2020 George McMath Historic Preservation Award
The recipient of the 2020 George McMath Historic Preservation Award is Stephen Dow Beckham. He will be celebrated at the Historic Preservation Open House, slated for November 2020 (date to be determined based on COVID-19).
It is our pleasure to share the wonderful news with you that the 2020 George McMath Historic Preservation Award goes to Stephen Dow Beckham (see bio below). Because of the current global health situation, the McMath Award Ceremony and Historic Preservation Program Open House typically scheduled in May has been postponed until early November, with a specific date to be determined and announced in late summer.
This free evening event will gather alumni, preservation professionals, students, and friends of the University of Oregon Historic Preservation program to:
- Celebrate the career contributions of Stephen Dow Beckham
- Celebrate the Historic Preservation program’s 40-year history
- Meet current students and learn about their work and ideas for the future of the field
- Hear about ongoing faculty and student research projects
- Tour the Historic Preservation classrooms, workspaces, and library and learn about the history and rehabilitation of the National Register–listed White Stag Block
- Share ideas about preservation education opportunities and approaches
Moving forward, we will continue presenting the George McMath Historic Preservation Award as part of our Historic Preservation Spring Open House.
Registration for the 2020 George McMath Historic Preservation Award and Open House will begin in early fall.
Please look for more information in late summer.
We look forward to seeing you there!
Stephen Dow Beckham
Stephen Dow Beckham is an American historian and preservationist known for his work with Native Americans and the American West, especially the Pacific Northwest and the Lewis and Clark Expedition. He has authored numerous books, exhibitions, and environmental impact and planning studies, and is a Pamplin Professor Emeritus of History at Lewis & Clark College in Portland, Oregon.
Throughout his career, Beckham has worked across disciplinary lines bridging preservation, history, historical archaeology, and ethnography of both Native Americans and Euro-Americans. In the 1970s, he undertook a six-month field reconnaissance, traveling 22,000 miles and visiting every county, to find, document, photograph, and prepare site forms for hundreds of historic (and some prehistoric) sites in Oregon. This project led to the establishment of the Oregon Historic Sites Database now maintained by the State Historic Preservation Office (SHPO).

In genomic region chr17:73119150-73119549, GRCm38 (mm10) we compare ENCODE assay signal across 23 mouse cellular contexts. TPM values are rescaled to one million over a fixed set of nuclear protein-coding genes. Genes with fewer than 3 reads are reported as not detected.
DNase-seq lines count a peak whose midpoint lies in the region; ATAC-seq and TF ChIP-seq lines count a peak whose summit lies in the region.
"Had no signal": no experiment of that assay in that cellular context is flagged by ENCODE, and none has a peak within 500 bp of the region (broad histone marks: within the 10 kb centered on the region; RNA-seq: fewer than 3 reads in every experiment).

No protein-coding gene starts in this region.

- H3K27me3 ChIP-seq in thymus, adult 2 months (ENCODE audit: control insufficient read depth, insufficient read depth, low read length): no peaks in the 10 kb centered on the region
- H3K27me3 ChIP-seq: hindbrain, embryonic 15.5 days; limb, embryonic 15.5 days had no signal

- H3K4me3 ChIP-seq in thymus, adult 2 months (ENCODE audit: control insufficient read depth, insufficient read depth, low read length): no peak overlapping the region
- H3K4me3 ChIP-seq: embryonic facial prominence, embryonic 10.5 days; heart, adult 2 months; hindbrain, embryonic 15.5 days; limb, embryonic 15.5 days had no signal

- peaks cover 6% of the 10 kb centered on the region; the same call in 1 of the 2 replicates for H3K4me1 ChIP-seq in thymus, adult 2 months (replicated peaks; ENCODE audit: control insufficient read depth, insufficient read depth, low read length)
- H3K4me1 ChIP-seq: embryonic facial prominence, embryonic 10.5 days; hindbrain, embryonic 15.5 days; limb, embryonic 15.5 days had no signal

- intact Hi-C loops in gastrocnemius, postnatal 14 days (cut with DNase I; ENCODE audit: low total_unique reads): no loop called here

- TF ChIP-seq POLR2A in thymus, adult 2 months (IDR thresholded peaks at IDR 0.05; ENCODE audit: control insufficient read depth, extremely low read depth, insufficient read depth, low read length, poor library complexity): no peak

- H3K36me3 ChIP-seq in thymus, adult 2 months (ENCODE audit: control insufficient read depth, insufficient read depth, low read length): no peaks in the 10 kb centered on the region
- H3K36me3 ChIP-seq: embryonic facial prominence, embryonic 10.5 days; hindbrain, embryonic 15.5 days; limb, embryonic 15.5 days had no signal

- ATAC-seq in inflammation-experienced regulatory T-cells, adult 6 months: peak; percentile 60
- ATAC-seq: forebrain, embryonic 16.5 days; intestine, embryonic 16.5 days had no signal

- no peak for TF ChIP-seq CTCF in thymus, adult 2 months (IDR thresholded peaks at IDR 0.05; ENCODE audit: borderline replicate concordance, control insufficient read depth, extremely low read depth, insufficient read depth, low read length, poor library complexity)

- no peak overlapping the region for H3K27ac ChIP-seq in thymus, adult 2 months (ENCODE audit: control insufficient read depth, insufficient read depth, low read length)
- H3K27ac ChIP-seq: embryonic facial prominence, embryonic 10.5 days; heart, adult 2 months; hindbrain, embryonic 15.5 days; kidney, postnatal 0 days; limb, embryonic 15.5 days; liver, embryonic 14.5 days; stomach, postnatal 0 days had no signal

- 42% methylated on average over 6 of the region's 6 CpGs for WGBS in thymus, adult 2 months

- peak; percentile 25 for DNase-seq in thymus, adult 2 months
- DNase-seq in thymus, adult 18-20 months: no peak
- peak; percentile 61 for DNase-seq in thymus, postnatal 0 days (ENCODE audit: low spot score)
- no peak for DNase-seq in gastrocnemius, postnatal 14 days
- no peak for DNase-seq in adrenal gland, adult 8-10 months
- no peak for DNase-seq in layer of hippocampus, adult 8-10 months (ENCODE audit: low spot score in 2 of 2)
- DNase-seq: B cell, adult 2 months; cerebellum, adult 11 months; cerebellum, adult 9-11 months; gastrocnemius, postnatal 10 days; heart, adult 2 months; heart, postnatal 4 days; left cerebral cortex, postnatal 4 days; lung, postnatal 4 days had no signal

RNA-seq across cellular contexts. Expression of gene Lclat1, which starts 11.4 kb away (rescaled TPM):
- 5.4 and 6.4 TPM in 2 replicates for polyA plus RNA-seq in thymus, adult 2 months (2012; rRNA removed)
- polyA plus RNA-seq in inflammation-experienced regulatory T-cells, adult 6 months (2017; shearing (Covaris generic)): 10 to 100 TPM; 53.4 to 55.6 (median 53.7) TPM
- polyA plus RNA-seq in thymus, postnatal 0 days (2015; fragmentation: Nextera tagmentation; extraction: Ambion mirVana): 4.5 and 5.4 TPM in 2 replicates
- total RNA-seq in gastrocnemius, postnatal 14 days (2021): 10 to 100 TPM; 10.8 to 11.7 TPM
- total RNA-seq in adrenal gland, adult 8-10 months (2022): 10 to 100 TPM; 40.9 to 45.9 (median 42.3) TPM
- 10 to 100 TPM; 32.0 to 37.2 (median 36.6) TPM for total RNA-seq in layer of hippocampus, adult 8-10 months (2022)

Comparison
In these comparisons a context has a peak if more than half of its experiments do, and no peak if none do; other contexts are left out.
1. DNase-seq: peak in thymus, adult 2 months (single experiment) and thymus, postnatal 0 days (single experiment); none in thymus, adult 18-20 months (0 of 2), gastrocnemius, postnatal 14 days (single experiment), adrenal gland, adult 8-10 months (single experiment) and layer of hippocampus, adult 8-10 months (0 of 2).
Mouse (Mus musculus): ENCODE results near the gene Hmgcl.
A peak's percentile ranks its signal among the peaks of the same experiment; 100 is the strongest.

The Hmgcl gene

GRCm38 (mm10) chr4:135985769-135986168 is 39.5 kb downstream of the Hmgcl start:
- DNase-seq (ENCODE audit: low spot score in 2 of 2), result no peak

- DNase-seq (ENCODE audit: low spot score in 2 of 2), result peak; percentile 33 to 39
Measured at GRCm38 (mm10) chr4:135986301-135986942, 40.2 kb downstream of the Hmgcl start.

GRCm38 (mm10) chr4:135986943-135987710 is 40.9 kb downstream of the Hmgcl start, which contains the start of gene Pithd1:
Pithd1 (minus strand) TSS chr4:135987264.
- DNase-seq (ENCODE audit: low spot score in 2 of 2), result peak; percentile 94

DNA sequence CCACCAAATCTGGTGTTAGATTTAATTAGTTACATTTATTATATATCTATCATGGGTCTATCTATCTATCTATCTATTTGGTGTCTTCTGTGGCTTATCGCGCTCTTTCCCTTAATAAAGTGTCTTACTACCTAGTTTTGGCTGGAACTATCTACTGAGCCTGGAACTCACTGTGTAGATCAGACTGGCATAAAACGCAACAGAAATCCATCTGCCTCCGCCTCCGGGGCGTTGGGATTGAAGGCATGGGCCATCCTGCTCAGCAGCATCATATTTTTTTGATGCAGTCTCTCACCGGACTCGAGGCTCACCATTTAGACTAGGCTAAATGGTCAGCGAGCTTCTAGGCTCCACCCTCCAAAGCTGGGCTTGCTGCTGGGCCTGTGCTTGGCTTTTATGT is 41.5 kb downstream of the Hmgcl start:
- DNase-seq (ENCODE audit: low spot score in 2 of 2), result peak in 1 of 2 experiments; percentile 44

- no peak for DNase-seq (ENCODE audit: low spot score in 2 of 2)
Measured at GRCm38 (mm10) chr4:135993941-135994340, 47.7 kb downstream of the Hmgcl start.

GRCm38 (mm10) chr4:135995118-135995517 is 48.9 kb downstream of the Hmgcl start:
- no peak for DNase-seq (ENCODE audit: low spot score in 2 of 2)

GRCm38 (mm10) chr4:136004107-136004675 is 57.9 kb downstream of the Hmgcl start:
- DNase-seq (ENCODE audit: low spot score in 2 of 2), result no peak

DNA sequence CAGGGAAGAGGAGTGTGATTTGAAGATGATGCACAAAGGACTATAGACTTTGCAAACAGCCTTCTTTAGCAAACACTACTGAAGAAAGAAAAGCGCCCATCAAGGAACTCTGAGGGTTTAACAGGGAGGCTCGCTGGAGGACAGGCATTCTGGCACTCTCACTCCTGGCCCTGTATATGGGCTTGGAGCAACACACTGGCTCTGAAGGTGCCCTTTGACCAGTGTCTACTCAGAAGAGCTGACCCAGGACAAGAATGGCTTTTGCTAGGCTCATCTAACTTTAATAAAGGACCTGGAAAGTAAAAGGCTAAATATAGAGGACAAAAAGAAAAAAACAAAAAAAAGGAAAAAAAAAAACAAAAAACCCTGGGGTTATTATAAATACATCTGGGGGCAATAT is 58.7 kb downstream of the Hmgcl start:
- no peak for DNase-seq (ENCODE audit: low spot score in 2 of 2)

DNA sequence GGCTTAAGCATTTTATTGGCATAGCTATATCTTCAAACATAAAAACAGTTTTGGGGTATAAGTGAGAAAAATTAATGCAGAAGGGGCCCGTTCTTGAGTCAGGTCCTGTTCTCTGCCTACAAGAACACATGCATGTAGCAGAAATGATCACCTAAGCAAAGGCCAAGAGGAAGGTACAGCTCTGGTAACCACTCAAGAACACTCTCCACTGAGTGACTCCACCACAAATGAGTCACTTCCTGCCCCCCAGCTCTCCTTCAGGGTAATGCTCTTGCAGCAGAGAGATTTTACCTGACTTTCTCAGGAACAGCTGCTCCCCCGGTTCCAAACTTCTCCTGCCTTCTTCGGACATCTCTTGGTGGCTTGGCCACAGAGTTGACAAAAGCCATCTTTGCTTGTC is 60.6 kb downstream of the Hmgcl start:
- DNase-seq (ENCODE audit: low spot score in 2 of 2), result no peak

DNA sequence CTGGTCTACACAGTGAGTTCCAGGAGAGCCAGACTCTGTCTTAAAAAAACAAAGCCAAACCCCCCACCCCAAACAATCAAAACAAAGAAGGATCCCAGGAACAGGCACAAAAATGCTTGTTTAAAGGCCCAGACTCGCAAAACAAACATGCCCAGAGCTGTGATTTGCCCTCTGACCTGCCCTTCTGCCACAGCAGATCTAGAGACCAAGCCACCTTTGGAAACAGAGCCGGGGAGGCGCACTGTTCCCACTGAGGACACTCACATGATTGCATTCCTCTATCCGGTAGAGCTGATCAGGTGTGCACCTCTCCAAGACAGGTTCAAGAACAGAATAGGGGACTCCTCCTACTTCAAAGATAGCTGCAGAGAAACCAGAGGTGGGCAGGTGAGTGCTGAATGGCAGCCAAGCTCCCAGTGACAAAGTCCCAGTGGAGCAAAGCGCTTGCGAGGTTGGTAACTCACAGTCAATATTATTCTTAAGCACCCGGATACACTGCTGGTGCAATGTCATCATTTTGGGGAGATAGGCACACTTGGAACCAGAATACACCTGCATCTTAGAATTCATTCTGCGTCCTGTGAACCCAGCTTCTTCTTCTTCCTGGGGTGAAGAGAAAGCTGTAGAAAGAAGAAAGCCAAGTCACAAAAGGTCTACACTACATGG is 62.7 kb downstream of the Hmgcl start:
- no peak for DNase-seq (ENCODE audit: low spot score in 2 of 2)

Beckham has been a strong proponent of archaeological investigations at historic sites, researching available historical documents and co-authoring historical archaeological reports on Port Orford, Fort Cascades, Fort Lugenbeel, and Fort Vancouver, as well as numerous other historic sites, including the Malheur Indian Agency, the Oregon Trail campsite at Rock Corral, historic homesteads, early railroad remains in the Columbia Gorge, and the Burnside Bridge in Portland.
Beckham is an authority on Indian law and has worked with 25 tribes across the United States as an expert witness in land claims, reservation, hydropower, and Indian gaming litigation. He has prepared documentation for at least eight properties listed on the National Register of Historic Places and is the author of a dozen books, including Requiem for a People: The Rogue Indians and the Frontiersmen (1971); The Indians of Western Oregon: This Land Was Theirs (1977); and Many Faces: An Anthology of Oregon Autobiography (1993).
Beckham’s many awards include Oregon Professor of the Year, the American Historical Association’s Asher Distinguished Teaching Award, and the Earle A. Chiles Award for “contributions to the understanding of the high desert interior of the American West.” He has been appointed to the State Advisory Commission on Historic Preservation by three governors, and currently serves as the committee chair.
A native Oregonian, Beckham was raised in Coos Bay and educated in local public schools and at the University of Oregon (BA in History, 1964) and UCLA (MA, 1966; PhD 1969 in History and Anthropology).